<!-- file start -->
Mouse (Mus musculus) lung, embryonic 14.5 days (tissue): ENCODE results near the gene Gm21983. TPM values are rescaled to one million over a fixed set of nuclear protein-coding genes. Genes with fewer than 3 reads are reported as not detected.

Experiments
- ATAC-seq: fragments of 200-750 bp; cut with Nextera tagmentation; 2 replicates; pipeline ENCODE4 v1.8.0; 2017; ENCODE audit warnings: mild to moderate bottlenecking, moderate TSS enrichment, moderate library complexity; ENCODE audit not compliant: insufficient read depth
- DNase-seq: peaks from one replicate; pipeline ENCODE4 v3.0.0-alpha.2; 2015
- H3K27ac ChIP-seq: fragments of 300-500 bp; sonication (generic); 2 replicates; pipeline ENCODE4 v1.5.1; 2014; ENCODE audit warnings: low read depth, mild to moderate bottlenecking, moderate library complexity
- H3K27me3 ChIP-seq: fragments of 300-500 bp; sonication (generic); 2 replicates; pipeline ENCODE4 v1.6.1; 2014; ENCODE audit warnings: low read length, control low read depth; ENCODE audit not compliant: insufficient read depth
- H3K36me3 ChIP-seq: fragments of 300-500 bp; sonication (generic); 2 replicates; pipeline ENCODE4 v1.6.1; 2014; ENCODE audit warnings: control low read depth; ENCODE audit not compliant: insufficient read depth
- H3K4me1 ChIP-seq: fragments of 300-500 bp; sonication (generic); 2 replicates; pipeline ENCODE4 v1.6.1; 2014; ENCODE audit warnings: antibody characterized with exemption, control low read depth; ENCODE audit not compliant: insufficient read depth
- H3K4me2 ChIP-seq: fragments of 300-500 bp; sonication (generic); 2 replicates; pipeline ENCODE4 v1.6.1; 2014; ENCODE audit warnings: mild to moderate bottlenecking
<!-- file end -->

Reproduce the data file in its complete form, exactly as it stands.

Mouse (Mus musculus) lung, embryonic 14.5 days (tissue): ENCODE results near the gene Gm21983. TPM values are rescaled to one million over a fixed set of nuclear protein-coding genes. Genes with fewer than 3 reads are reported as not detected.

Experiments
- ATAC-seq: fragments of 200-750 bp; cut with Nextera tagmentation; 2 replicates; pipeline ENCODE4 v1.8.0; 2017; ENCODE audit warnings: mild to moderate bottlenecking, moderate TSS enrichment, moderate library complexity; ENCODE audit not compliant: insufficient read depth
- DNase-seq: peaks from one replicate; pipeline ENCODE4 v3.0.0-alpha.2; 2015
- H3K27ac ChIP-seq: fragments of 300-500 bp; sonication (generic); 2 replicates; pipeline ENCODE4 v1.5.1; 2014; ENCODE audit warnings: low read depth, mild to moderate bottlenecking, moderate library complexity
- H3K27me3 ChIP-seq: fragments of 300-500 bp; sonication (generic); 2 replicates; pipeline ENCODE4 v1.6.1; 2014; ENCODE audit warnings: low read length, control low read depth; ENCODE audit not compliant: insufficient read depth
- H3K36me3 ChIP-seq: fragments of 300-500 bp; sonication (generic); 2 replicates; pipeline ENCODE4 v1.6.1; 2014; ENCODE audit warnings: control low read depth; ENCODE audit not compliant: insufficient read depth
- H3K4me1 ChIP-seq: fragments of 300-500 bp; sonication (generic); 2 replicates; pipeline ENCODE4 v1.6.1; 2014; ENCODE audit warnings: antibody characterized with exemption, control low read depth; ENCODE audit not compliant: insufficient read depth
- H3K4me2 ChIP-seq: fragments of 300-500 bp; sonication (generic); 2 replicates; pipeline ENCODE4 v1.6.1; 2014; ENCODE audit warnings: mild to moderate bottlenecking